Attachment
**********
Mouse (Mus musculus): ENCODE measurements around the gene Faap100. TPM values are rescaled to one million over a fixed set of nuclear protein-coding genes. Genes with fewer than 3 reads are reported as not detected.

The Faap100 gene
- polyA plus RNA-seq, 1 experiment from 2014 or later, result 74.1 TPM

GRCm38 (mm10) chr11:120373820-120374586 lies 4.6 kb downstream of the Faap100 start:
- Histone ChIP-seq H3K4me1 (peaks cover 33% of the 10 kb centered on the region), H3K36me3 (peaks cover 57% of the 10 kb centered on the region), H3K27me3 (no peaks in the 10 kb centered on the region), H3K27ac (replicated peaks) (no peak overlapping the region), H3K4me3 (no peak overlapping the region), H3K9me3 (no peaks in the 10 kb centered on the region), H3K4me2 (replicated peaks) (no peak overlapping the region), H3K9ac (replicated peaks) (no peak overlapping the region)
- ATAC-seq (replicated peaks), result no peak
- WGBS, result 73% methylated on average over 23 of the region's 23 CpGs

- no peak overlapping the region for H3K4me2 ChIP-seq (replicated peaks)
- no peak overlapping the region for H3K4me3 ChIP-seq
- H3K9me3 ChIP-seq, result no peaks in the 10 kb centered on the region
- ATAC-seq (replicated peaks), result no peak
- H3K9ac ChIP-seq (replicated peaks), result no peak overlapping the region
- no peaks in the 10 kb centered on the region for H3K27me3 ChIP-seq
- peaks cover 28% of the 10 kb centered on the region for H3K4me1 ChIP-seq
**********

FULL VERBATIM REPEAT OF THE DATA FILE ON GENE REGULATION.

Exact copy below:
Mouse (Mus musculus): ENCODE measurements around the gene Faap100. TPM values are rescaled to one million over a fixed set of nuclear protein-coding genes. Genes with fewer than 3 reads are reported as not detected.

The Faap100 gene
- polyA plus RNA-seq, 1 experiment from 2014 or later, result 74.1 TPM

GRCm38 (mm10) chr11:120373820-120374586 lies 4.6 kb downstream of the Faap100 start:
- Histone ChIP-seq H3K4me1 (peaks cover 33% of the 10 kb centered on the region), H3K36me3 (peaks cover 57% of the 10 kb centered on the region), H3K27me3 (no peaks in the 10 kb centered on the region), H3K27ac (replicated peaks) (no peak overlapping the region), H3K4me3 (no peak overlapping the region), H3K9me3 (no peaks in the 10 kb centered on the region), H3K4me2 (replicated peaks) (no peak overlapping the region), H3K9ac (replicated peaks) (no peak overlapping the region)
- ATAC-seq (replicated peaks), result no peak
- WGBS, result 73% methylated on average over 23 of the region's 23 CpGs

- no peak overlapping the region for H3K4me2 ChIP-seq (replicated peaks)
- no peak overlapping the region for H3K4me3 ChIP-seq
- H3K9me3 ChIP-seq, result no peaks in the 10 kb centered on the region
- ATAC-seq (replicated peaks), result no peak
- H3K9ac ChIP-seq (replicated peaks), result no peak overlapping the region
- no peaks in the 10 kb centered on the region for H3K27me3 ChIP-seq
- peaks cover 28% of the 10 kb centered on the region for H3K4me1 ChIP-seq